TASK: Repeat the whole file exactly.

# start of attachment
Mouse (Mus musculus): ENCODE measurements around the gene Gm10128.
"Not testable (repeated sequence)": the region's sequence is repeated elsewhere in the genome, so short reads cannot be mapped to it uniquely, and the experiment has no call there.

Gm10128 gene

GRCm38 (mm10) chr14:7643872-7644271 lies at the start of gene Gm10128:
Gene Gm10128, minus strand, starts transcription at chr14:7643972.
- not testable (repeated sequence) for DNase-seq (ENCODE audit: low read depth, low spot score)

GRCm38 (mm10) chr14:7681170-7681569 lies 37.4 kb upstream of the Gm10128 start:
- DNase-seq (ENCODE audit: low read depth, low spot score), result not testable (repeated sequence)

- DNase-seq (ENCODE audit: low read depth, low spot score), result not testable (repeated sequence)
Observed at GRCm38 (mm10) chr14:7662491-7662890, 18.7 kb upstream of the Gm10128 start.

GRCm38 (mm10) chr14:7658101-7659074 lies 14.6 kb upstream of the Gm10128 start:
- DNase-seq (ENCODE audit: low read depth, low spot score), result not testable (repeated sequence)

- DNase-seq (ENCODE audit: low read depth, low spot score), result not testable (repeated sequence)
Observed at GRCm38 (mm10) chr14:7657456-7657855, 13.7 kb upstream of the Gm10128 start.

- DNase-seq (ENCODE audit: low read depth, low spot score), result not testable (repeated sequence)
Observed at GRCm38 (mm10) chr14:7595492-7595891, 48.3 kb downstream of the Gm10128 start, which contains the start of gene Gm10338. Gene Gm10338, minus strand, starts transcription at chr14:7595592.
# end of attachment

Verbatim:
Mouse (Mus musculus): ENCODE measurements around the gene Gm10128.
"Not testable (repeated sequence)": the region's sequence is repeated elsewhere in the genome, so short reads cannot be mapped to it uniquely, and the experiment has no call there.

Gm10128 gene

GRCm38 (mm10) chr14:7643872-7644271 lies at the start of gene Gm10128:
Gene Gm10128, minus strand, starts transcription at chr14:7643972.
- not testable (repeated sequence) for DNase-seq (ENCODE audit: low read depth, low spot score)

GRCm38 (mm10) chr14:7681170-7681569 lies 37.4 kb upstream of the Gm10128 start:
- DNase-seq (ENCODE audit: low read depth, low spot score), result not testable (repeated sequence)

- DNase-seq (ENCODE audit: low read depth, low spot score), result not testable (repeated sequence)
Observed at GRCm38 (mm10) chr14:7662491-7662890, 18.7 kb upstream of the Gm10128 start.

GRCm38 (mm10) chr14:7658101-7659074 lies 14.6 kb upstream of the Gm10128 start:
- DNase-seq (ENCODE audit: low read depth, low spot score), result not testable (repeated sequence)

- DNase-seq (ENCODE audit: low read depth, low spot score), result not testable (repeated sequence)
Observed at GRCm38 (mm10) chr14:7657456-7657855, 13.7 kb upstream of the Gm10128 start.

- DNase-seq (ENCODE audit: low read depth, low spot score), result not testable (repeated sequence)
Observed at GRCm38 (mm10) chr14:7595492-7595891, 48.3 kb downstream of the Gm10128 start, which contains the start of gene Gm10338. Gene Gm10338, minus strand, starts transcription at chr14:7595592.